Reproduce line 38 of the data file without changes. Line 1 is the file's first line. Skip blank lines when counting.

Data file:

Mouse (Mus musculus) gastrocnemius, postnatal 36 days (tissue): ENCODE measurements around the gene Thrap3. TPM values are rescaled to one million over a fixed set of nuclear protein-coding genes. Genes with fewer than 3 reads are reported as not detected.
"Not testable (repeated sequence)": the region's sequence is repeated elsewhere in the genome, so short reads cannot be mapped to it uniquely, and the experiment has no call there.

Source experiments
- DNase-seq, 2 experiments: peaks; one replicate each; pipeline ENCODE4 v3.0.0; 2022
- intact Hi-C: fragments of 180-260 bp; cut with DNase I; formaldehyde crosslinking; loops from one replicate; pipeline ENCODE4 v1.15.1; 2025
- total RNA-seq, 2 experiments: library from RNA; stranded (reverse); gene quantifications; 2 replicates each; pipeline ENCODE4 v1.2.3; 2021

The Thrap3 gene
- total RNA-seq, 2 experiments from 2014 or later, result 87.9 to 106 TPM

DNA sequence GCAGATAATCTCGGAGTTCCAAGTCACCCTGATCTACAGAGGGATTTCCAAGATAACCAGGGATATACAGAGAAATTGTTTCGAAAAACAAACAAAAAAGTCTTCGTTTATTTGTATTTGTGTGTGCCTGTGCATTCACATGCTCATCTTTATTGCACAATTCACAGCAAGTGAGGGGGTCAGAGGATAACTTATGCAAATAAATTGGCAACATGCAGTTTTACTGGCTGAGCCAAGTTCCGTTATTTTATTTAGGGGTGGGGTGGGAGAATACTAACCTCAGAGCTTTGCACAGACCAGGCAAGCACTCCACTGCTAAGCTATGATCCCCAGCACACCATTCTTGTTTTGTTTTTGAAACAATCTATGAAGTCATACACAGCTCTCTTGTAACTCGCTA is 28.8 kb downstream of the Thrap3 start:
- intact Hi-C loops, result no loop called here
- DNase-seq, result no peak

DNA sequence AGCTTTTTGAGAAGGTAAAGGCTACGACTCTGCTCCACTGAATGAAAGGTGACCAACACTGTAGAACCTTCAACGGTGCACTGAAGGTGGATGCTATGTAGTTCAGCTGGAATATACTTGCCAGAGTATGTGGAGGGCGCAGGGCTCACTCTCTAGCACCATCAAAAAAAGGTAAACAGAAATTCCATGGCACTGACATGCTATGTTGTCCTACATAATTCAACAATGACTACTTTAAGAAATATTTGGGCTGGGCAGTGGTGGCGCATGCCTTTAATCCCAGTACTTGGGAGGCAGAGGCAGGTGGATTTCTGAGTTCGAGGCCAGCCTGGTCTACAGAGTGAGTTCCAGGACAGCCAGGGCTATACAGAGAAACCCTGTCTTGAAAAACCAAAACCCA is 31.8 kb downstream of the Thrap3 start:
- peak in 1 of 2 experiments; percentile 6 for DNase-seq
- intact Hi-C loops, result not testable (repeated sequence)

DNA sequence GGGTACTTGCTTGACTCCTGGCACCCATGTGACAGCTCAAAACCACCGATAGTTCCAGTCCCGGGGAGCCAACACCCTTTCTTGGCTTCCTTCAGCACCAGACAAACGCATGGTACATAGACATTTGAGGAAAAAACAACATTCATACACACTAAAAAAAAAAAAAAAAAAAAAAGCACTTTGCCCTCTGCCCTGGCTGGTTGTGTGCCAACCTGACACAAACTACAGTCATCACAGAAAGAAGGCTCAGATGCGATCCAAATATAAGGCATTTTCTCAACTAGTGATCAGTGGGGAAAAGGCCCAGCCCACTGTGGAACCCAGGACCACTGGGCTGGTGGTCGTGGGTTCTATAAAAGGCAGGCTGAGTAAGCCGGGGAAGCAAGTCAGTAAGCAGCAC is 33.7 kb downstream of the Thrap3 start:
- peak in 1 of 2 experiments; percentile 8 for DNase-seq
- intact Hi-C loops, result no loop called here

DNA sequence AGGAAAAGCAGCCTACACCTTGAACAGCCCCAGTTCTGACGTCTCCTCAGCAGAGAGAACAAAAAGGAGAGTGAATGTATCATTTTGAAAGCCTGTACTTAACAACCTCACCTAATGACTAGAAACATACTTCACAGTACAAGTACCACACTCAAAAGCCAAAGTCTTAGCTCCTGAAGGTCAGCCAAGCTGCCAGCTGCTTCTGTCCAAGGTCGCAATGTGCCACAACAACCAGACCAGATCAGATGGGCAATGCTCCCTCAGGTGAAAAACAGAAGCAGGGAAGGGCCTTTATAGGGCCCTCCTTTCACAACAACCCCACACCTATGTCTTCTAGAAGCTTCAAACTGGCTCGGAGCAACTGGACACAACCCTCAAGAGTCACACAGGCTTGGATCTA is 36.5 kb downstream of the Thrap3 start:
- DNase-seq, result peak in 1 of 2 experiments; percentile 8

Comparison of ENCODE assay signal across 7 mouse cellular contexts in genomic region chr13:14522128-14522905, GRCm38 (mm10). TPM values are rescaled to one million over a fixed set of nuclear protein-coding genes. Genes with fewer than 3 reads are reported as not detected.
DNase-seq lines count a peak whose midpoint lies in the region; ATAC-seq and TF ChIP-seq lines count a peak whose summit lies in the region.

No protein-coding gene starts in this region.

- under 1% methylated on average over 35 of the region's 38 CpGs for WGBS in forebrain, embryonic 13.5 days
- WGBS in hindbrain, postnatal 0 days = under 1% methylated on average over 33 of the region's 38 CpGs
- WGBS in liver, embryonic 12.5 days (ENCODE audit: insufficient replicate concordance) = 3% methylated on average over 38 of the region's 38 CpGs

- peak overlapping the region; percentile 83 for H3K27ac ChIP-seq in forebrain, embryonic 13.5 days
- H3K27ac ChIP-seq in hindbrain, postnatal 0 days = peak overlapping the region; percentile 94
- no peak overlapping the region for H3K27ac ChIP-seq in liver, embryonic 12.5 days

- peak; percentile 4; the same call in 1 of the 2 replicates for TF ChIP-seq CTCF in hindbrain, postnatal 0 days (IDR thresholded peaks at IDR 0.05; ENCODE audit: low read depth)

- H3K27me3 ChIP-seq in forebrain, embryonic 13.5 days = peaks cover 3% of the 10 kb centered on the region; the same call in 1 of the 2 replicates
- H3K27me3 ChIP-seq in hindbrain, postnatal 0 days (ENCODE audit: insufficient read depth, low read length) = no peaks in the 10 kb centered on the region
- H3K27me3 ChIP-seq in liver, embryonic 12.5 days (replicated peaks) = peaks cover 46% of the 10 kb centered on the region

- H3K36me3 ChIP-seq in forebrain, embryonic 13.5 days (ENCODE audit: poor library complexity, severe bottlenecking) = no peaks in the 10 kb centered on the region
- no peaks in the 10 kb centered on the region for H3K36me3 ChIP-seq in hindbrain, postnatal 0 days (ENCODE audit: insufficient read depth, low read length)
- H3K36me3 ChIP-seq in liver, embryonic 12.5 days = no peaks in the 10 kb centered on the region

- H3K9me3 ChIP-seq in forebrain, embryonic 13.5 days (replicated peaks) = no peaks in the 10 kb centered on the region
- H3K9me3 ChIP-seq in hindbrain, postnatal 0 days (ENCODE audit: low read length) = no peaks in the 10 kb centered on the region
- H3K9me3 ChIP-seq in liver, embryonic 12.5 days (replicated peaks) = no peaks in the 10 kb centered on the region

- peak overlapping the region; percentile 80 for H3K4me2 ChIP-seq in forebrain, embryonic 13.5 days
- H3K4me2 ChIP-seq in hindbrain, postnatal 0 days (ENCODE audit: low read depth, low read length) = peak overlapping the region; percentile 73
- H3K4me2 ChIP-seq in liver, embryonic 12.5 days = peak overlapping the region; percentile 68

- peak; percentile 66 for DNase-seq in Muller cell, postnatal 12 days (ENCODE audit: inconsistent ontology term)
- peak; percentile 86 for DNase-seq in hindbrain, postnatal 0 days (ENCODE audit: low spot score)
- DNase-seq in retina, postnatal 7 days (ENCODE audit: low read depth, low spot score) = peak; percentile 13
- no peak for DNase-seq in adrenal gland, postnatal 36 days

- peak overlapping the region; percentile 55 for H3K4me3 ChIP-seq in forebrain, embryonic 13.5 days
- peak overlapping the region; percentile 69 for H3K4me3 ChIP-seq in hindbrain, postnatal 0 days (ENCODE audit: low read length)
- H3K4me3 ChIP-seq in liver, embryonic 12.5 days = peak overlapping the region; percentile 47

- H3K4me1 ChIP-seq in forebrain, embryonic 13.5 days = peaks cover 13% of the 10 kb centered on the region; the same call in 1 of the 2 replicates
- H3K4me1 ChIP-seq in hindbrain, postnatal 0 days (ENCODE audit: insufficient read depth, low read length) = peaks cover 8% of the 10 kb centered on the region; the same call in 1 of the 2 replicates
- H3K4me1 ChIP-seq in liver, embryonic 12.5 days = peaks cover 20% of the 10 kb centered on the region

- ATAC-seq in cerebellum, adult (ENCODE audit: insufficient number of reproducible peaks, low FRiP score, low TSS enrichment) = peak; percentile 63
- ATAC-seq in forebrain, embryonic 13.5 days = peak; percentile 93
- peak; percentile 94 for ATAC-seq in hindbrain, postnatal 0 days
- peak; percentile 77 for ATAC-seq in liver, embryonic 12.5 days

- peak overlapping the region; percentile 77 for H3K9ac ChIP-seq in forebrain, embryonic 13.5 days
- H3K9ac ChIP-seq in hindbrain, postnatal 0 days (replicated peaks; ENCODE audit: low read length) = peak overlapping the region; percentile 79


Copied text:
- H3K9me3 ChIP-seq in liver, embryonic 12.5 days (replicated peaks) = no peaks in the 10 kb centered on the region